In "Farhenheit 451," why hasn't Captain Beatty been punished if he's obviously a well read man?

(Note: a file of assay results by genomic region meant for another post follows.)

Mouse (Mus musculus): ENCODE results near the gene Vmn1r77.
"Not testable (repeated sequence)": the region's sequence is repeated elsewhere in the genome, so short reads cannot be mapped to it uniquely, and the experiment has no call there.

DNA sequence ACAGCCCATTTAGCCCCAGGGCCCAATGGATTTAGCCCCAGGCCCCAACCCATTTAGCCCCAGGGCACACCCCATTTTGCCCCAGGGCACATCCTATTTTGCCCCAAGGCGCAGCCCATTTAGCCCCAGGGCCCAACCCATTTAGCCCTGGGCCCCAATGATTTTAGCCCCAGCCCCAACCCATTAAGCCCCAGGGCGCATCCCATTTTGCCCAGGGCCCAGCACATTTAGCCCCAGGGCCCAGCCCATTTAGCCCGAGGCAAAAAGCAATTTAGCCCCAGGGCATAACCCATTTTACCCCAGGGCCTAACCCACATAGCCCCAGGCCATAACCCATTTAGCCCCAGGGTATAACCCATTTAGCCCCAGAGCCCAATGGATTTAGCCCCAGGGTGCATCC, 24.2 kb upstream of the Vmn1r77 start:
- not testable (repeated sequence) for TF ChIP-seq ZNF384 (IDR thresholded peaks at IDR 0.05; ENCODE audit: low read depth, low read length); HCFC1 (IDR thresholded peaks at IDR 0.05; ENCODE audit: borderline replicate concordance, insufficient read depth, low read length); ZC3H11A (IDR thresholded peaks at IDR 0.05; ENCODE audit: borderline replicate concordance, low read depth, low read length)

We aren't told specifically how or why it is that Beatty is so well-read, but it is probably so that he can be better prepared to combat those who read. By knowing what is in books, specifically those things that are contradictory or that cause people to realize that there are things in the world in need of change, Beatty is better equipped to argue against books. Toward the end of the first section, "The Hearth and the Salamander", he says that books made people uneasy, and because of his extensive reading he can cite titles and examples. He has to know what is considered harmful about the books so that he can keep himself from being drawn into the books also. Probably, it comes down to: forewarned is being forearmed; i.e., Beatty can argue against reading better if he has read. Bradbury implies though that all this reading had the opposite effect on Beatty in the long run. In the second section, after Montag burns Beatty, Montag realizes that Beatty wanted to die. Perhaps the books had made Beatty aware that the world in which he lived was not the world in which he wanted to live because of the book banning.